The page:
ascent


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ascent

the act or process of moving upward: The plane made a rapid ascent.
Not to be confused with:
assent – to express agreement as to a plan; concur; consent: She nodded her assent.
Abused, Confused, & Misused Words by Mary Embree Copyright © 2007, 2013 by Mary Embree

as·cent

 (ə-sĕnt′)
n.
1. The act or process of rising or going upward.
2. An advancement, especially in social status.
3. An upward slope or incline.
4. A going back in time or upward in genealogical succession.

[From ascend, on the model of descent.]
American Heritage® Dictionary of the English Language, Fifth Edition. Copyright © 2016 by Houghton Mifflin Harcourt Publishing Company. Published by Houghton Mifflin Harcourt Publishing Company. All rights reserved.

ascent

(əˈsɛnt)
n
1. the act of ascending; climb or upward movement: the ascent of hot gases.
2. an upward slope; incline or gradient
3. movement back through time, as in tracing of earlier generations (esp in the phrase line of ascent)
Collins English Dictionary – Complete and Unabridged, 12th Edition 2014 © HarperCollins Publishers 1991, 1994, 1998, 2000, 2003, 2006, 2007, 2009, 2011, 2014

as•cent

(əˈsɛnt)

n.
1. the act of ascending; a rising or climbing movement.
2. movement upward from a lower to a higher state, degree, grade, or status; advancement.
3. a way or means of ascending; upward slope; acclivity.
4. the degree of inclination; gradient: a steep ascent.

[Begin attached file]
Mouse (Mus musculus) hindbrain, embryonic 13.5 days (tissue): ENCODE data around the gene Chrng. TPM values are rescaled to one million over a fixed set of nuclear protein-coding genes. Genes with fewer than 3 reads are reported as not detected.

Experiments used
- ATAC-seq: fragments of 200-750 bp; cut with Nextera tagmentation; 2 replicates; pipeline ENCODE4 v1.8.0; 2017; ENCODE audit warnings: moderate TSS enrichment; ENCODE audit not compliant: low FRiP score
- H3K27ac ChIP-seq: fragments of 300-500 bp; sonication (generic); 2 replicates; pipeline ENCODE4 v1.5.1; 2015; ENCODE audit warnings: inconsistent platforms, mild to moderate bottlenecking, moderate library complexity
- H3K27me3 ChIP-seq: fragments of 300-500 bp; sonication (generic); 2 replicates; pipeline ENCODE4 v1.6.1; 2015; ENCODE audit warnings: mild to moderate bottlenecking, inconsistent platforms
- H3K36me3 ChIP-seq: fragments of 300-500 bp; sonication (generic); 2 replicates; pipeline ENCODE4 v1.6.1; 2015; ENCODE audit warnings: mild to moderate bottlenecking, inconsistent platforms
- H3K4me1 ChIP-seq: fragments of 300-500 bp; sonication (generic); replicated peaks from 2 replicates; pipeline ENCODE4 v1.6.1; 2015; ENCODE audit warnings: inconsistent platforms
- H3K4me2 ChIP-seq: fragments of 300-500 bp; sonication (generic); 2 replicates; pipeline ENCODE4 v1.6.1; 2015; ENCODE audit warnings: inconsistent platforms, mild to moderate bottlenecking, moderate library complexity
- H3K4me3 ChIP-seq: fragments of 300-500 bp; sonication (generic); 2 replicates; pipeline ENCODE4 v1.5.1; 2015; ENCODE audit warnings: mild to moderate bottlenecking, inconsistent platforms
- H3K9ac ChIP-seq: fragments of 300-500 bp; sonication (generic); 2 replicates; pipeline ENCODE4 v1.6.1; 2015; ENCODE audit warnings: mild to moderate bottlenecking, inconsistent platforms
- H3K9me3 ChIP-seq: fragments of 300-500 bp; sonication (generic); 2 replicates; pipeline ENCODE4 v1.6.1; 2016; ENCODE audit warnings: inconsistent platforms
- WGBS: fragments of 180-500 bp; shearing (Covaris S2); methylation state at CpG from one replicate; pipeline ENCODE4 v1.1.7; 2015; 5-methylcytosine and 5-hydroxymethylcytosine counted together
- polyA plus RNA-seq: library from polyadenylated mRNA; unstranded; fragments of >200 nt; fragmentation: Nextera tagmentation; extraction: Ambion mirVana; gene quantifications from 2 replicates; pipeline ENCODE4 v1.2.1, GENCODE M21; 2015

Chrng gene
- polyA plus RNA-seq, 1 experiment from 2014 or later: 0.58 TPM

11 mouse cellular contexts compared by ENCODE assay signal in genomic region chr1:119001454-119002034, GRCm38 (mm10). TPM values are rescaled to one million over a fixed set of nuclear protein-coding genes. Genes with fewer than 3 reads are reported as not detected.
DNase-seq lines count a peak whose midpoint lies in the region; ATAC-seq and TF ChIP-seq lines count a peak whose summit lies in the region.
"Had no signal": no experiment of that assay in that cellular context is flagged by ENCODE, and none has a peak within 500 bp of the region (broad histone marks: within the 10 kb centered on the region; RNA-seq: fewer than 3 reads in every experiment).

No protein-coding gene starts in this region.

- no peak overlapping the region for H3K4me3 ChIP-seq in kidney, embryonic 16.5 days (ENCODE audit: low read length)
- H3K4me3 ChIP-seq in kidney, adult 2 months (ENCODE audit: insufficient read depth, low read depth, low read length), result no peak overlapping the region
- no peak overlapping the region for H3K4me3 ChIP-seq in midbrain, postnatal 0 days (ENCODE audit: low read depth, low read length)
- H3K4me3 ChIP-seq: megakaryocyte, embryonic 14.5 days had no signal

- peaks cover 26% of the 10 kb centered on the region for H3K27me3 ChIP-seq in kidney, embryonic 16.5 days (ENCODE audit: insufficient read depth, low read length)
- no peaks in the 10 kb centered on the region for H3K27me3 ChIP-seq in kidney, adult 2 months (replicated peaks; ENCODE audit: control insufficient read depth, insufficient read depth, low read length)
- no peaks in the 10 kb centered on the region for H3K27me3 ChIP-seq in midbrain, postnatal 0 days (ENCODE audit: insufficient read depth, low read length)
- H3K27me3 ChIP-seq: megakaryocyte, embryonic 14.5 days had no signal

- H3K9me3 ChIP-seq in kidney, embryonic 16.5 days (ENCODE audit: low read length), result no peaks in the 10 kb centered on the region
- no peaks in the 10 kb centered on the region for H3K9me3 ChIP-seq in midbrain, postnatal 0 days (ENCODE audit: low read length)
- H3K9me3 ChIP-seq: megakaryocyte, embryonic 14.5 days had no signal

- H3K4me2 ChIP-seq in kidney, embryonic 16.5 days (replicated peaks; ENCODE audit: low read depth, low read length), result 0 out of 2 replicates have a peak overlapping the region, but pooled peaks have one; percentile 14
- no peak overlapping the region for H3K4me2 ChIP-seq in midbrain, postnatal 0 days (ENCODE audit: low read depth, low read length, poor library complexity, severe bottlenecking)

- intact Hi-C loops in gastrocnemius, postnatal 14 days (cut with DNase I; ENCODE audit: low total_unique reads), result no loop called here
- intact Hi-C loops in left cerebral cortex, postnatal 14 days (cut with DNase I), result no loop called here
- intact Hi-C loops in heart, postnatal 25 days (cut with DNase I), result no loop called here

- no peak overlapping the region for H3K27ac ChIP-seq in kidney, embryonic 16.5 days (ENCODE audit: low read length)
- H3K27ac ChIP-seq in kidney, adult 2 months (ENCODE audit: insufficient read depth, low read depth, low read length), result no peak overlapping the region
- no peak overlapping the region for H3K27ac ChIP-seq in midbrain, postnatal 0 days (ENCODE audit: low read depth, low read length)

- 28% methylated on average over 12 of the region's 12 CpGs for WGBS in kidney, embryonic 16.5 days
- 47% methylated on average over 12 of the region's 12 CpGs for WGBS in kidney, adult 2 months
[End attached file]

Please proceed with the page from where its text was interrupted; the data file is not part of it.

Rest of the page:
5. a movement or return toward a source or beginning.
[1590–1600; derivative of ascend, on the model of descent]
Random House Kernerman Webster's College Dictionary, © 2010 K Dictionaries Ltd. Copyright 2005, 1997, 1991 by Random House, Inc. All rights reserved.
ThesaurusAntonymsRelated WordsSynonymsLegend:
Noun1.ascent - an upward slope or grade (as in a road)ascent - an upward slope or grade (as in a road); "the car couldn't make it up the rise"
incline, slope, side - an elevated geological formation; "he climbed the steep slope"; "the house was built on the side of a mountain"
uphill - the upward slope of a hill
declivity, downslope, declination, declension, fall, decline, descent - a downward slope or bend
2.ascent - a movement upwardascent - a movement upward; "they cheered the rise of the hot-air balloon"
change of location, travel - a movement through space that changes the location of something
climbing, mounting, climb - an event that involves rising to a higher point (as in altitude or temperature or intensity etc.)
elevation, raising, lift - the event of something being raised upward; "an elevation of the temperature in the afternoon"; "a raising of the land resulting from volcanic activity"
heave, heaving - an upward movement (especially a rhythmical rising and falling); "the heaving of waves on a rough sea"
liftoff - the initial ascent of a rocket from its launching pad
rapid climb, rapid growth, zoom - a rapid rise